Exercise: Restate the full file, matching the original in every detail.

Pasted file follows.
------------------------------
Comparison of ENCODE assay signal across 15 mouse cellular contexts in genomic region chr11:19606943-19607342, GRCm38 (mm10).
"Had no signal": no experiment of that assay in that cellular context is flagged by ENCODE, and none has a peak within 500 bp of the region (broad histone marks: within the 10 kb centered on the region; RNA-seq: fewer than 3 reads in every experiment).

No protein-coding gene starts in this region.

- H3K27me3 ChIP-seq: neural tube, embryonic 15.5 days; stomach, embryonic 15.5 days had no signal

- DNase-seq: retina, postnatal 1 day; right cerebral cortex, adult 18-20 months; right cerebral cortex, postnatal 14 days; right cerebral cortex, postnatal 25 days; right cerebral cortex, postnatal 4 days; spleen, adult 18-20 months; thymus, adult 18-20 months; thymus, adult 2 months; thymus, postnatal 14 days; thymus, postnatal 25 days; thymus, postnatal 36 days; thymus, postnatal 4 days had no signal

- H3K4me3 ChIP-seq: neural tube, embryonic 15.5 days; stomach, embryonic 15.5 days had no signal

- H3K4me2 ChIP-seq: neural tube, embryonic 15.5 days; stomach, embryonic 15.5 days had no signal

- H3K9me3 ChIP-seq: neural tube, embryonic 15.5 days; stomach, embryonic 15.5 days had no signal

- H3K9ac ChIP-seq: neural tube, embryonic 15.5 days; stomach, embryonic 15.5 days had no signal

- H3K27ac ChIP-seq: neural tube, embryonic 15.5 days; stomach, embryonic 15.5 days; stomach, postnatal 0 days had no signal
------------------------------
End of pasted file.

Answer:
Comparison of ENCODE assay signal across 15 mouse cellular contexts in genomic region chr11:19606943-19607342, GRCm38 (mm10).
"Had no signal": no experiment of that assay in that cellular context is flagged by ENCODE, and none has a peak within 500 bp of the region (broad histone marks: within the 10 kb centered on the region; RNA-seq: fewer than 3 reads in every experiment).

No protein-coding gene starts in this region.

- H3K27me3 ChIP-seq: neural tube, embryonic 15.5 days; stomach, embryonic 15.5 days had no signal

- DNase-seq: retina, postnatal 1 day; right cerebral cortex, adult 18-20 months; right cerebral cortex, postnatal 14 days; right cerebral cortex, postnatal 25 days; right cerebral cortex, postnatal 4 days; spleen, adult 18-20 months; thymus, adult 18-20 months; thymus, adult 2 months; thymus, postnatal 14 days; thymus, postnatal 25 days; thymus, postnatal 36 days; thymus, postnatal 4 days had no signal

- H3K4me3 ChIP-seq: neural tube, embryonic 15.5 days; stomach, embryonic 15.5 days had no signal

- H3K4me2 ChIP-seq: neural tube, embryonic 15.5 days; stomach, embryonic 15.5 days had no signal

- H3K9me3 ChIP-seq: neural tube, embryonic 15.5 days; stomach, embryonic 15.5 days had no signal

- H3K9ac ChIP-seq: neural tube, embryonic 15.5 days; stomach, embryonic 15.5 days had no signal

- H3K27ac ChIP-seq: neural tube, embryonic 15.5 days; stomach, embryonic 15.5 days; stomach, postnatal 0 days had no signal